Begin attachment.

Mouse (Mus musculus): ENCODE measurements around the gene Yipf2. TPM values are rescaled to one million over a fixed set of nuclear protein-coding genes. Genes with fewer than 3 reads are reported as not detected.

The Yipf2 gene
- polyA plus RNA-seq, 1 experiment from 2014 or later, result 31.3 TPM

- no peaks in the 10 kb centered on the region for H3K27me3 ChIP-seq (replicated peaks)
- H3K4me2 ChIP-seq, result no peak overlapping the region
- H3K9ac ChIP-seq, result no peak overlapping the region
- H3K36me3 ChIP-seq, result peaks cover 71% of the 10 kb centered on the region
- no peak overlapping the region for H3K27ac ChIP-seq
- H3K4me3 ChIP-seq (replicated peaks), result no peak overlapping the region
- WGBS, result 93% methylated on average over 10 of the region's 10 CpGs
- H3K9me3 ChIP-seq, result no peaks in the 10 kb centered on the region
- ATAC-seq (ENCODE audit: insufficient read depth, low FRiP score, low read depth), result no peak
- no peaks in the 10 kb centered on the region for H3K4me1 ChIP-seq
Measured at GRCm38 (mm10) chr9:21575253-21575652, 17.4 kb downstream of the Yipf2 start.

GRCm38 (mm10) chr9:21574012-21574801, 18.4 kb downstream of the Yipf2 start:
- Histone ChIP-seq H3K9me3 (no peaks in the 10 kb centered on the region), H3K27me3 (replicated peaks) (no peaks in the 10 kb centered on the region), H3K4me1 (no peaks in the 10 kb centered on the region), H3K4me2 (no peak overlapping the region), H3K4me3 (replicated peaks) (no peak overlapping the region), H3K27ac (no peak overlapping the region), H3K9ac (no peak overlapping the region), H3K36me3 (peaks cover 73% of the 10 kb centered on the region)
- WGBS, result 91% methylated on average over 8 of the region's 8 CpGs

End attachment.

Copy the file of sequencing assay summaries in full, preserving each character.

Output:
Mouse (Mus musculus): ENCODE measurements around the gene Yipf2. TPM values are rescaled to one million over a fixed set of nuclear protein-coding genes. Genes with fewer than 3 reads are reported as not detected.

The Yipf2 gene
- polyA plus RNA-seq, 1 experiment from 2014 or later, result 31.3 TPM

- no peaks in the 10 kb centered on the region for H3K27me3 ChIP-seq (replicated peaks)
- H3K4me2 ChIP-seq, result no peak overlapping the region
- H3K9ac ChIP-seq, result no peak overlapping the region
- H3K36me3 ChIP-seq, result peaks cover 71% of the 10 kb centered on the region
- no peak overlapping the region for H3K27ac ChIP-seq
- H3K4me3 ChIP-seq (replicated peaks), result no peak overlapping the region
- WGBS, result 93% methylated on average over 10 of the region's 10 CpGs
- H3K9me3 ChIP-seq, result no peaks in the 10 kb centered on the region
- ATAC-seq (ENCODE audit: insufficient read depth, low FRiP score, low read depth), result no peak
- no peaks in the 10 kb centered on the region for H3K4me1 ChIP-seq
Measured at GRCm38 (mm10) chr9:21575253-21575652, 17.4 kb downstream of the Yipf2 start.

GRCm38 (mm10) chr9:21574012-21574801, 18.4 kb downstream of the Yipf2 start:
- Histone ChIP-seq H3K9me3 (no peaks in the 10 kb centered on the region), H3K27me3 (replicated peaks) (no peaks in the 10 kb centered on the region), H3K4me1 (no peaks in the 10 kb centered on the region), H3K4me2 (no peak overlapping the region), H3K4me3 (replicated peaks) (no peak overlapping the region), H3K27ac (no peak overlapping the region), H3K9ac (no peak overlapping the region), H3K36me3 (peaks cover 73% of the 10 kb centered on the region)
- WGBS, result 91% methylated on average over 8 of the region's 8 CpGs